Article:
Last Thursday, Glenn and I dropped Huxley off at a friend’s house for a play date and headed over to the Inn. The only lodging located on the estate’s property, the Inn is absolutely beautiful, a modern mirror to the Biltmore house itself. Tea is held daily in the Inn’s Library Lounge, between the hours of 2:30-4:30 (reservations are required). We were shown to our table, which was situated beside the library’s floor-to-ceiling windows, ideal for taking in mountain views (or being a voyeur of the guests walking about outside, if that’s your persuasion-it’s mine!).

Our server brought over a lovely wooden box, which housed a variety of teas. We were invited to read the descriptions of the teas listed on the box cover’s interior, and open the jars to examine their contents and smell their aroma. Glenn and I both opted for black teas. I like a robust tea to accompany rich foods and the Provence style Earl Grey I chose was the ideal companion to the meal. Before tea, though, we had cocktails! No toddler + high tea=an excuse/opportunity for daytime drinking! Woohoo! Glenn enjoyed a Bellini while I had a Kir Royale. Both were made with Biltmore Estate sparkling wine and had the double whammy of being delicious while simultaneously making me feel very fine and fancy for a mid-January day, thank you very much.

Our cocktails came in tandem with an amuse bouche. The delectable bite consisted of a prosciutto-wrapped date set atop a puree of black pepper and chestnuts, dusted with foie gras powder. Creative flavor pairings that play well off of one another without feeling forced score big points with me and this little morsel hit every note. This was followed by a plate of “Delicate Bites,” as our menu defined the tiny sandwiches set before us. In the image above, beginning with the cucumber and moving clockwise, were: Shrimp Salad on Cucumber, Curried Vegetable & Goat Cheese on Rye, Herb Roasted Turkey with Cranberry, Cashew Butter with Apricot Jam, ,Smoked Salmon Deviled Egg (Holy! Moly! GENIUS!), Lamb with Lusty Monk Mustard, and Brie with Apple & Walnut.

Up next was a cheese plate of Buttermilk Bleu (drizzled with honey and black pepper, a pairing I hadn’t considered before but now intend to employ frequently), Manchego, and Cheddar. I tried to rein it in a bit on this course, as I knew dessert was coming and I always, always save room for dessert. That blue cheese, though, wasn’t making things easy for me. It was a perfect marriage of creamy, sharp, salty, tangy, and crumbly, making it infinitely easy to take just one nibble more. So, so, sooooooo good.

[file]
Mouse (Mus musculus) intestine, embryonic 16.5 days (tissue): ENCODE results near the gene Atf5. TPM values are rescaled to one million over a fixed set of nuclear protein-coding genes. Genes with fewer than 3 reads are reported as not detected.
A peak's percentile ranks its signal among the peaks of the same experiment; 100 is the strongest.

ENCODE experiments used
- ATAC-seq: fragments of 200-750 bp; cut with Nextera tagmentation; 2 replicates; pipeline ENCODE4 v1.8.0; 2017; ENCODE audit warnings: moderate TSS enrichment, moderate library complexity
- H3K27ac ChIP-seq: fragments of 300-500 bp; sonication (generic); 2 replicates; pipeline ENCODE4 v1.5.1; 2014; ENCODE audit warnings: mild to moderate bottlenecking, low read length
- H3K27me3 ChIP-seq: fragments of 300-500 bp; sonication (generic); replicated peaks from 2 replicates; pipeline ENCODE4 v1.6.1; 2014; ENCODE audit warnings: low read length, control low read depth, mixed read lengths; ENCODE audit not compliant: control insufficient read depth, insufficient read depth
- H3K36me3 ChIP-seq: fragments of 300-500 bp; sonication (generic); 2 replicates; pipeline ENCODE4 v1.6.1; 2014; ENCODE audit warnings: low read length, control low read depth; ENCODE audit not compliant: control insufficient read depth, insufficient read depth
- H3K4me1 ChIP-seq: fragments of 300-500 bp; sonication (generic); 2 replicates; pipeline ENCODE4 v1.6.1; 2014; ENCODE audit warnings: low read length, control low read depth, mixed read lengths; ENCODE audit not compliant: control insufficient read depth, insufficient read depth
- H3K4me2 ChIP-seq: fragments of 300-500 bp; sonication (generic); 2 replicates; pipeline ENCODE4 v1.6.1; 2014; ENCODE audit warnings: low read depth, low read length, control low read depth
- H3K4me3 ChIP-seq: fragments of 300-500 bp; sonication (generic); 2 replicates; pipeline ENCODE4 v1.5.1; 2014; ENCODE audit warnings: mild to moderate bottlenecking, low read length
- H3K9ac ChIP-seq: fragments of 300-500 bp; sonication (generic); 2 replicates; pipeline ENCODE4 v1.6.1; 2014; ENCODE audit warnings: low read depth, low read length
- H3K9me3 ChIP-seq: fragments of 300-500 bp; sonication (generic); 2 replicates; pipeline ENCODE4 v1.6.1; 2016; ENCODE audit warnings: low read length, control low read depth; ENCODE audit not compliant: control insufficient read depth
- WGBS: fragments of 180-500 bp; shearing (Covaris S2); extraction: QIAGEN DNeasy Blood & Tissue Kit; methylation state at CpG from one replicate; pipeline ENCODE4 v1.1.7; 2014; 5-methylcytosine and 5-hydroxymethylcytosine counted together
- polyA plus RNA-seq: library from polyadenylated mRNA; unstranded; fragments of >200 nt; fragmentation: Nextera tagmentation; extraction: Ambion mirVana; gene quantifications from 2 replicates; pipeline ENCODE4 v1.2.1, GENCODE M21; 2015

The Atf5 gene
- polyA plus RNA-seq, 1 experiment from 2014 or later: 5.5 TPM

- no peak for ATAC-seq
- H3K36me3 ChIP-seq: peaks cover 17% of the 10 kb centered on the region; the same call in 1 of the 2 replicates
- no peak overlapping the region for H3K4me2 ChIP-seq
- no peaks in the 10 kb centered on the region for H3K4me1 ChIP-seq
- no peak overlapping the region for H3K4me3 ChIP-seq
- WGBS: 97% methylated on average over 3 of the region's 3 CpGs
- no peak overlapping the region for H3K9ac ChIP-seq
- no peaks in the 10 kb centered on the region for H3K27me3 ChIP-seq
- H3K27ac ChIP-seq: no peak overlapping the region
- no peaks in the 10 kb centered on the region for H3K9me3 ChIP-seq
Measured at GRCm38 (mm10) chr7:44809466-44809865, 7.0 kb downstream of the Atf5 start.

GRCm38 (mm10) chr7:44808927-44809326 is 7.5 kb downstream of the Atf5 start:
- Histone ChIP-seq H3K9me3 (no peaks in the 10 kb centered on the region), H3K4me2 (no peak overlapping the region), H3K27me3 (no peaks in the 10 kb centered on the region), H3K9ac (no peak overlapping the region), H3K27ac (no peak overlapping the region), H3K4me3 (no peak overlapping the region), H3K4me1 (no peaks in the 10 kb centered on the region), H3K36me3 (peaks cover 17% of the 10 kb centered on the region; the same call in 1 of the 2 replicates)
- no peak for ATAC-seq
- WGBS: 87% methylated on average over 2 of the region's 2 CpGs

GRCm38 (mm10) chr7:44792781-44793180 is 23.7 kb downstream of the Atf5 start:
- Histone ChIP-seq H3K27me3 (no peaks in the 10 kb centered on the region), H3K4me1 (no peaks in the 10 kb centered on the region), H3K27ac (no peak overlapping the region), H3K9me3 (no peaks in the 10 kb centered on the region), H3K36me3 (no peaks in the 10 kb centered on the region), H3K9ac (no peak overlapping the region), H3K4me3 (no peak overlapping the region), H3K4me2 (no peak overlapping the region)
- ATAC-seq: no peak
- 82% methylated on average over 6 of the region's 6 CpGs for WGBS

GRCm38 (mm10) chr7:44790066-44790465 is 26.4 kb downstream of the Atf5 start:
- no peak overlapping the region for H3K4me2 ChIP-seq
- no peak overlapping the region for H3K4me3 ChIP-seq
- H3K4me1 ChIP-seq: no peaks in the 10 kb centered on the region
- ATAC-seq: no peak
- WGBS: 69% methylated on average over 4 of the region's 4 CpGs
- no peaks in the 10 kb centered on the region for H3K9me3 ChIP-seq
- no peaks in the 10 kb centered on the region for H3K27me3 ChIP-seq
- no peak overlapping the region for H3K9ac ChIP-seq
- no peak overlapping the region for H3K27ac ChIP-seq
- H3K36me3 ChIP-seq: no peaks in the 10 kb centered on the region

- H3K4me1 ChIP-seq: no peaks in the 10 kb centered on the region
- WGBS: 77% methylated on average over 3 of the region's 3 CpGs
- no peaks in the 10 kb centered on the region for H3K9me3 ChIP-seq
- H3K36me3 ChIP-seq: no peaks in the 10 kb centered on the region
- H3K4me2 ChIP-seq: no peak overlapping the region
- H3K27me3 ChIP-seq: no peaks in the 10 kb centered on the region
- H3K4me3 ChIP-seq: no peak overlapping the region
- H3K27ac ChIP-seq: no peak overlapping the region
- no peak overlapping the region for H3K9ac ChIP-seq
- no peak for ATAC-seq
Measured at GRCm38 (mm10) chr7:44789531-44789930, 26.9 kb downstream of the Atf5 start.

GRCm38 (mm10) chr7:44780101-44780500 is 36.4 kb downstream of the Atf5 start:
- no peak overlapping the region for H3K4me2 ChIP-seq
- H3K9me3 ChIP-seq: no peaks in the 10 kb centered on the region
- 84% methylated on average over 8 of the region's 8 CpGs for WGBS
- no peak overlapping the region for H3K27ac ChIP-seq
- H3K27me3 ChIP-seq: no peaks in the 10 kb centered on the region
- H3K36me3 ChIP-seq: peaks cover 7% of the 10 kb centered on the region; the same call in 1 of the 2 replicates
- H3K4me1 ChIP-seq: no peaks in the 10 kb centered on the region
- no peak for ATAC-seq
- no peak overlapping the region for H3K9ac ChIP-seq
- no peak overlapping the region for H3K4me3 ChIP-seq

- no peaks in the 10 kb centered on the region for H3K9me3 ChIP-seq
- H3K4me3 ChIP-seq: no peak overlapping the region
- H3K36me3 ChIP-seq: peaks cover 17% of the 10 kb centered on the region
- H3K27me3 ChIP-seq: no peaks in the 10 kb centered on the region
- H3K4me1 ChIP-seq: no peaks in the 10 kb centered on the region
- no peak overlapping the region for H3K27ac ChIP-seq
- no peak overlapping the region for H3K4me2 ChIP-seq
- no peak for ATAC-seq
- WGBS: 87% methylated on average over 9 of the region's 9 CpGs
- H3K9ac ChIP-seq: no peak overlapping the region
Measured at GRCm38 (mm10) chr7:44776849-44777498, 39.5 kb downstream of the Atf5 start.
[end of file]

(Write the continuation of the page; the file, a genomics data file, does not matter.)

By the time dessert came around, there was precious little real estate left in my stomach, to put it mildly. Nevertheless, I mustered my resolve, rallied, and went for the jugular. And by the jugular, I refer to the lemon curd. My culinary Achilles Heel, turns out, is lemon curd. Mercy. Dessert arrived on a 3-tiered silver tray, and contained these tasty treats: Maple Raisin Scones (served with house-made jam, Devonshire Cream, and the aforementioned lemon curd), Spiced Fig Poundcake, Orange Macaroons, Chocolate Chess Tart, Amaretto Truffle, and Hazelnut Raspberry Torte.

I can’t really begin to convey just what a pleasant experience the tea was. As a child, I hosted countless tea parties, some attended solely by myself and a posse of stuffed animals, some involving my brother and a friend (one who once pretended to be our butler during the tea, hand towel draped elegantly over his forearm and all), others involving my mom. Tea time is a great segue between lunch and dinner (a light dinner though, understandably!), and a fantastic means of transitioning from the work day to home life (akin to the European notion of aperitif, a word meaning both a beverage and an activity).

Sitting there, I began imagining all the friends and family I’d love to experience the Inn’s English Tea with. It was quiet and peaceful and nourishing, all at once. I’m hard pressed, really, to think of anyone that wouldn’t enjoy it. A special occasion treat, to be sure, but an affordable one ($26.95 without a cocktail, $38.95 with), if you consider what it costs to go to the movies, get a round of cocktails, or enjoy a nice meal. This winter, I invite you to treat yourself if you’re in the area and take in the tea at Biltmore. Just be sure to wear something with an elastic or unbutton-able waist. Ahem.

Here’s a listing of the other Biltmore winter activities, as detailed according to their PR department:

*Discover more at Biltmore this winter
Available at no additional charge January 13 through March 19, two new audio tours give an updated interpretation of Biltmore’s grand rooms, architecture, collection of art and antiques, as well as true stories about the Vanderbilt family, their guests and servants. For the first time, Biltmore has introduced a children’s audio tour in addition to the standard audio tour, created to give kids an imaginative connection to life in the Vanderbilt household. Biltmore’s curators and hosts narrate the standard audio tour, while the children’s tour is told from the point of view of Cedric, the Vanderbilt’s beloved Saint Bernard. Both tours follow the same route through Biltmore House for families to enjoy together. Travelers won’t want to miss a brand new area to explore in Biltmore House in 2014: the second floor living hall. This is the latest restoration project undertaken by Biltmore’s curatorial staff and reopened to the public last fall.

*Garden walks and orchid talks